You need to keep attention to both details and the big picture, both on track, at the penalty box and in your paperwork. And you should always be checking math and paperwork in all time outs and remember: Double (heck, triple!) check your paperwork and make sure that all boxes are filled out by the end of each period – also the silly ones at the bottom. WFTDA paperwork says jump, we ask how high and what size pencil…
But all these abilities are useless without proper communication.

So without further ado – Communication!

As scorekeeper you work (and communicate) with:
Your fellow scorekeeper:

This is your fraternal twin during a bout. Keep each other updated, but don’t confuse each other. Clear verbal cues like “red has lead/I got lead/you have lead”, “my jammer’s in the box”, “lap point for your jammer” are exactly what’s needed. Remember to confirm jam numbers with each other and scoreboard operator in the fashion of “going into 8, 9 etc..” to avoid confusion.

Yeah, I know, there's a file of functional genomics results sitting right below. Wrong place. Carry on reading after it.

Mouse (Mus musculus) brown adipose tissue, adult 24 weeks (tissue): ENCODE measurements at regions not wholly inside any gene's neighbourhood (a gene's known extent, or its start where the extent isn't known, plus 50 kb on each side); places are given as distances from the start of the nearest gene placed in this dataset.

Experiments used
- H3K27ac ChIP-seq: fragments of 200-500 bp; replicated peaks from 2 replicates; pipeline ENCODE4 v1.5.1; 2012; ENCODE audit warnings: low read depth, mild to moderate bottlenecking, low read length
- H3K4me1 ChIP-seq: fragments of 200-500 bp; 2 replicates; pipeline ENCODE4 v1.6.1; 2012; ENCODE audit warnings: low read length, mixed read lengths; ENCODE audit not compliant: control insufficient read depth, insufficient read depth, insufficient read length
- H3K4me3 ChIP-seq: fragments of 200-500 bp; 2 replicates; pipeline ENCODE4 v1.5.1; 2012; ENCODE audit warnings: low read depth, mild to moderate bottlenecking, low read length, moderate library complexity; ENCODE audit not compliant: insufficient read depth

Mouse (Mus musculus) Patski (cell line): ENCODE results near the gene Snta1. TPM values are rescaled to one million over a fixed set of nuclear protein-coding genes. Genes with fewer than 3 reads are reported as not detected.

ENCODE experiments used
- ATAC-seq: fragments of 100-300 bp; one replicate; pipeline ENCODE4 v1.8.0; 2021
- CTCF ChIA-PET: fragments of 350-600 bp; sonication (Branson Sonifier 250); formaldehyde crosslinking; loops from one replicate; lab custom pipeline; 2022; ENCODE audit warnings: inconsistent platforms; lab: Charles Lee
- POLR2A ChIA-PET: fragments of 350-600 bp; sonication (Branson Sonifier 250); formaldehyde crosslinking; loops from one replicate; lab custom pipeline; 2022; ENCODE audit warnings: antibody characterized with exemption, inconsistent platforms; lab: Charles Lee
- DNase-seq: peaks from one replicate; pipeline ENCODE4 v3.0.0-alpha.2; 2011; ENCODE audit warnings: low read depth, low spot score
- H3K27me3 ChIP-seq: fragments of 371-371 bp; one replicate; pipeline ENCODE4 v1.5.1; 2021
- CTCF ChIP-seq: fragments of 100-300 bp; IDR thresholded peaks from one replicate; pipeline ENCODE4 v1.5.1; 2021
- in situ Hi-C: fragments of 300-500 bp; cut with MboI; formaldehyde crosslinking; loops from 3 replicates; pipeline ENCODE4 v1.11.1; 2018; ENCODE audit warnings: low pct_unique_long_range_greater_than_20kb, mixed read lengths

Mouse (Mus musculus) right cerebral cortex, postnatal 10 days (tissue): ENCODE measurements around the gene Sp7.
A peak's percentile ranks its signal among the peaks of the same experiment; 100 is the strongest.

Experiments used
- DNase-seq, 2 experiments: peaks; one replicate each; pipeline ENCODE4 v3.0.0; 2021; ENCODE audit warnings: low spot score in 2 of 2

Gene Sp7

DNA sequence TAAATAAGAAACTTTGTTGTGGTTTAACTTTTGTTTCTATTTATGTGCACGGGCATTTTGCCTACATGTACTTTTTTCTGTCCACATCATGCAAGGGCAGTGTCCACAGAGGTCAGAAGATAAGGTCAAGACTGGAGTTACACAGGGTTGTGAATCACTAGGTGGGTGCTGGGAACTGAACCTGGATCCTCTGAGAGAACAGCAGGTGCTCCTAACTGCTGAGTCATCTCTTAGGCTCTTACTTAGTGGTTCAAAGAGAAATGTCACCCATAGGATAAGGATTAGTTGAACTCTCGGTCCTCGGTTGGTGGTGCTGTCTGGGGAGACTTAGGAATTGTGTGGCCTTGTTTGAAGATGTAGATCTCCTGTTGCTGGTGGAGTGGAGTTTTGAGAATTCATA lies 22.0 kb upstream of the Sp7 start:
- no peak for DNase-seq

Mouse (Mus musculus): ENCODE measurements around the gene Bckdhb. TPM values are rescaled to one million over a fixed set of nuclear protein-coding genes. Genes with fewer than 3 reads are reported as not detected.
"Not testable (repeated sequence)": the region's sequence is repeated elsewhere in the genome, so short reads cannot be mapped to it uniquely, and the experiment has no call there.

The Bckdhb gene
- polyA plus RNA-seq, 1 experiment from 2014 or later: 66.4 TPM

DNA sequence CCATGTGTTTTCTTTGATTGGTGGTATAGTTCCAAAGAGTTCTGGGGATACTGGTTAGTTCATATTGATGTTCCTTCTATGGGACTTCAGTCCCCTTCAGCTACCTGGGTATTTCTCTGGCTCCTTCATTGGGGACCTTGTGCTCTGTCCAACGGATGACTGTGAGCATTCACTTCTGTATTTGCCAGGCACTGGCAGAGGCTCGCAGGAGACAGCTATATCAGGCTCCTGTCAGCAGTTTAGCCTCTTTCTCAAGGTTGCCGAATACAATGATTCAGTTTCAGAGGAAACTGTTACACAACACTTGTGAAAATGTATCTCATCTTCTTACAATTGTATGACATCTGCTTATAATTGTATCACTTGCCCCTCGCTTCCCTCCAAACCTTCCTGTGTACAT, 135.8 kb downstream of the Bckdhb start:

Check each other’s paperwork at halftime and after the bout if there’s time – two set of eyes are always better than one.
Help and support each other and and make sure you both keep focus and energy. If one is stressed out, help where you can, but don’t complicate stuff by burdening the other with info or questions when not needed.

Scoreboard Operator:
The person behind the scoreboard is depending on clear understandable information from you. Keep it loud, but don’t shout, and simple, so it’s easy to understand under all circumstances. Talk about how you should deliver the info – say: “Black jammer 22”, “Black is lead”, “Black 5/+5” etc., and remember to confirm totals regularly.
The Scoreboard Operator cannot (repeat: can NOT!) take the points directly from the jammer ref, but keep the flow of their work easy by being quick at mirroring and noting it down as soon as you give confirmation and then deliver it right away. That way everybody can be ready for the next scoring pass.